Some Rodent Breeding Tips

I’ve been breeding all of my own rodents for about the last 5 years. Here are some things that I’ve learned, between them and raising other livestock.

  1. Rodent food is rodent food, dog food is not rodent food. Doesn’t matter which lab block you use or if you prepare your own diet, quality rodent food is an important foundation to a quality snake. If you’re feeding cheap dog food, expect a low quality feeder for your snake.

  2. Livestock feed stores can order rodent food through their suppliers and it will save you a ton of money. Any good feed store will work with you on it. My feed store carries Mazuri products and is happy to stock 6F for me. Saves me freight on a pallet and having to store it.

  3. Varied diets are a benefit, even if just for enrichment. Enrichment can be as simple as small blocks of raw wood to chew on. Happy rats are healthy rats.

  4. Heat/cool your rodent room, your production will pay you back on the overhead cost. Rats produce substantially better between 70-85 degrees than they do above or below those temps.

  5. Cull, cull, cull. Selection is a powerful tool. Not one rat in my racks will bite, I never have issues with bad mothers, I don’t have problems with tumors, respiratory ailments, etc. all of that and much more can be controlled with selection pressure.

  6. Keep them happy and eliminate any stressors in their environment. Stress causes a chain reaction of biological processes that will impact the quality of the animal from a livestock standpoint.

  7. Stop using soda streams and CO2 cartridges to gas them please. A tank, a regulator, a plastic tub, and some weather stripping total out under $200. Respect your rodents, that’s not a lot to ask. Follow AVMA guidelines for flow rate relative to container size. If you aren’t sure about flow rate, send me a PM and I’ll walk you through the equation.

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This is definitely info that is needed in this hobby.

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Thanks! I’ll add to it as I think about it. Rodents are where it all starts so I don’t think the importance of a quality feeder can be understated.

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  1. Hygiene is often the first indication of health issues or geriatric deterioration. Your rodents should look clean, and their coats should look nice. Greasy rats are not grooming themselves and should be isolated and treated/rested or humanely euthanized.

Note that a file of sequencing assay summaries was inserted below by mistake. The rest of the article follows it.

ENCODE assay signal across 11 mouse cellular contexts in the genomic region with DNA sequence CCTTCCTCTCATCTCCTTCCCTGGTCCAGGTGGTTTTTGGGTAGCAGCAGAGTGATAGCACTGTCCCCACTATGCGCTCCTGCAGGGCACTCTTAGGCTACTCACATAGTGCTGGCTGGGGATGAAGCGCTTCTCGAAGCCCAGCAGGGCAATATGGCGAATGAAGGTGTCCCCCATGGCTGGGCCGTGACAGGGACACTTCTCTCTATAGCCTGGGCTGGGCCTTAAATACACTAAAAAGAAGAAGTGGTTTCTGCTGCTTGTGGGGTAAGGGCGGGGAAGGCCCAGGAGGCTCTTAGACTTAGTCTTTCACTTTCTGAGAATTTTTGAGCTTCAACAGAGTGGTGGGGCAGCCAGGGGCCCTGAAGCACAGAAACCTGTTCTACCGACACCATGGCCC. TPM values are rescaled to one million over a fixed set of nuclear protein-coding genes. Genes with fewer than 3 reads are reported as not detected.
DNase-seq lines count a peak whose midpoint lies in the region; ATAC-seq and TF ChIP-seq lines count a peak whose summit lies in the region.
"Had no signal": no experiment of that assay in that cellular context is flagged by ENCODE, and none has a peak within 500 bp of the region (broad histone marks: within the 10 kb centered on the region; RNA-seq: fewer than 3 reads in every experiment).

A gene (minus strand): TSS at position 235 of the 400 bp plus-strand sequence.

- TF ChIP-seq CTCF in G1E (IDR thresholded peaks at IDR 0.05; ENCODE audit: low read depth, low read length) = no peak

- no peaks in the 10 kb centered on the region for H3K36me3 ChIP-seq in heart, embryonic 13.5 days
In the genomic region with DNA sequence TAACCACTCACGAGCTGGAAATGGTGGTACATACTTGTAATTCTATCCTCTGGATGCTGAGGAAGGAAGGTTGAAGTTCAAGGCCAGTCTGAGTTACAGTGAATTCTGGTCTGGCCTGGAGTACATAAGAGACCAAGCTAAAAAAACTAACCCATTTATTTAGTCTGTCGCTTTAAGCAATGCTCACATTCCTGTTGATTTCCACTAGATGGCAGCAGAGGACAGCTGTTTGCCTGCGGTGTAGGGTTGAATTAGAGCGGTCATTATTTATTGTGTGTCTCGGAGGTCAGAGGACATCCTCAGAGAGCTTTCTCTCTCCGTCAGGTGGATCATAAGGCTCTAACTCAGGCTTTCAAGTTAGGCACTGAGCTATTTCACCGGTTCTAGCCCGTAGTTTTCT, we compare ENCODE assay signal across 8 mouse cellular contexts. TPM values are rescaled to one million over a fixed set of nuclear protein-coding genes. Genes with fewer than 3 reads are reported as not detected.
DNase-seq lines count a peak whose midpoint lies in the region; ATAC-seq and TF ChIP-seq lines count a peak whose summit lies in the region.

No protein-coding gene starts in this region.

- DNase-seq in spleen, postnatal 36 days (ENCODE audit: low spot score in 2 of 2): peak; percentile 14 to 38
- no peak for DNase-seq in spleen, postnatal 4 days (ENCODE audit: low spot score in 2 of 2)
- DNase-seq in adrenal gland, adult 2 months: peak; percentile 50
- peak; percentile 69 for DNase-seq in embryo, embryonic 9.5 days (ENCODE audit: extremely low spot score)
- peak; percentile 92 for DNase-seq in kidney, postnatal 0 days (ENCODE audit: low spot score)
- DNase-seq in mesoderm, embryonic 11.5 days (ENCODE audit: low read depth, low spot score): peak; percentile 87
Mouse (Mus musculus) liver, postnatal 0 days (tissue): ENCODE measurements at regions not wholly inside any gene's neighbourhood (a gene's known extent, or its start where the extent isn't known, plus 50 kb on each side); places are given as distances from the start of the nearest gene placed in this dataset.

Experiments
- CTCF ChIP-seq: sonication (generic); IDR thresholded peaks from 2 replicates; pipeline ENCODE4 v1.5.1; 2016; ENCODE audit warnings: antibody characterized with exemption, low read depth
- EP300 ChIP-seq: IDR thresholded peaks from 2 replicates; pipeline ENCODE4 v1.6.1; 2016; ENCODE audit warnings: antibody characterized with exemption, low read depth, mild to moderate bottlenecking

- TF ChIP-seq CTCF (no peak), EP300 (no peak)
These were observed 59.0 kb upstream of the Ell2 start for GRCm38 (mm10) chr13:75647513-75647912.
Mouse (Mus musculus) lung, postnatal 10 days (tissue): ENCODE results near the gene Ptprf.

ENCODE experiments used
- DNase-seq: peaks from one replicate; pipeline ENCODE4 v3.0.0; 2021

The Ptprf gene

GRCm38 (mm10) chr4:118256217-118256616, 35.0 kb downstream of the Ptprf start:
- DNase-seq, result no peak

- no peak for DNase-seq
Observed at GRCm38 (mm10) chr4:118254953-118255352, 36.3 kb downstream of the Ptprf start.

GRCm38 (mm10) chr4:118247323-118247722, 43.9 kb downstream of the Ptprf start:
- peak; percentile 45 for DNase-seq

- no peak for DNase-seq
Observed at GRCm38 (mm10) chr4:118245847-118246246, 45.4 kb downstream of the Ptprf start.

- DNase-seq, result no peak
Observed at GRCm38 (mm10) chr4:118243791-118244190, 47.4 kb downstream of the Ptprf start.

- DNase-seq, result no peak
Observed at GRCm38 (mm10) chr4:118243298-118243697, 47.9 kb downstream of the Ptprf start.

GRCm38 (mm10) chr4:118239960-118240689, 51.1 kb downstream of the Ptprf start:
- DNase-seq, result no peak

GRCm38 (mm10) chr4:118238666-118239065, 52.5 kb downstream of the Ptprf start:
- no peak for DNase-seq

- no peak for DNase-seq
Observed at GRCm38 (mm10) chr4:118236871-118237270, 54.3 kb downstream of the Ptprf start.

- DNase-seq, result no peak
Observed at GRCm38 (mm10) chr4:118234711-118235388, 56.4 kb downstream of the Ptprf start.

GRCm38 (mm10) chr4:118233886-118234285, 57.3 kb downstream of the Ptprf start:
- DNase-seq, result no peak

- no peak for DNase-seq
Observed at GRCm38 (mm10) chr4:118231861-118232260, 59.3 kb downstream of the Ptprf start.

2. Never feed sick or wounded rats to your reptiles. Wounds can have all sorts of nasty infections, sick rats could have any number of ailments. I can’t say what the side effects of feeding them would be, but that aside, they’ll make for a poor quality meal anyway. Immediately isolate any weak rodents or those with open wounds, or you’ll have a dead rat which will be cannibalized.

  3. Cannibalism is instinctive to them. Wild animals inherently understand some important aspects of colony survival. Weaklings bring disease, potentially waste resources, and attract predators. Culling them is the most practical option to ensure survival of the colony. Most colonial animals also understand that rotting flesh in your house isn’t good for you either. So they consume it before that becomes a concern. Cycling breeders and/or culling any weak or sick rodents will keep cannibalism to a minimum.

  4. They do sneeze less on aspen. Pine is cheap and it works, but it does cause them more respiratory discomfort than aspen does.

  5. Assume that all rats carry Mycoplamsa Pulmonis unless you work at a university and producing specific pathogen free rats in a clean room. If you hear a rattle when they breath, see nasal discharge, or experience excessive sneezing using dustless bedding, it’s probably a secondary infection due to the presence of MP. A multi drug antibiotic regimen is usually required to bring severe cases through alive. That’s not to say there aren’t other common respiratory ailments in rodents either. If you use pine I recommend making a screen sift with 1/4 wire to remove as much dust as possible. Keep them between 75-85 degrees too!

  6. Treat your rodents for parasites at least once a year. They can get parasites from all sorts of intermediary hosts like flies or ants. Use Ivermectin or similar horse dewormer (I know, I know, let’s not go there).

For adult rats a dab of paste the size of a grain of rice needs to given orally, once a week for 3 consecutive weeks. For juveniles do your best to adjust the dose accordingly. Err on the side of caution.

Some of your rats are going to have side effects. Most commonly they will become agitated and start to sweat profusely. Do not treat on hot days! It’s rare but occasionally out of 100-125 I will lose one or two rats during a treatment cycle. Overdosing will cause side effects 100% of the time.

  1. Ventilation is critical for your health and theirs. Wear a respirator or N95 dust mask during cleaning. You can’t begin to imagine the aerosolized nastiness floating around a rodent room.

  2. Vector control is a must. Wild rats are constantly trying to make their way into my rodent room and flies are a big pain. If you have flies in a room, there is no such thing as bio security anymore. You can’t stop them, but you have keep fighting them.

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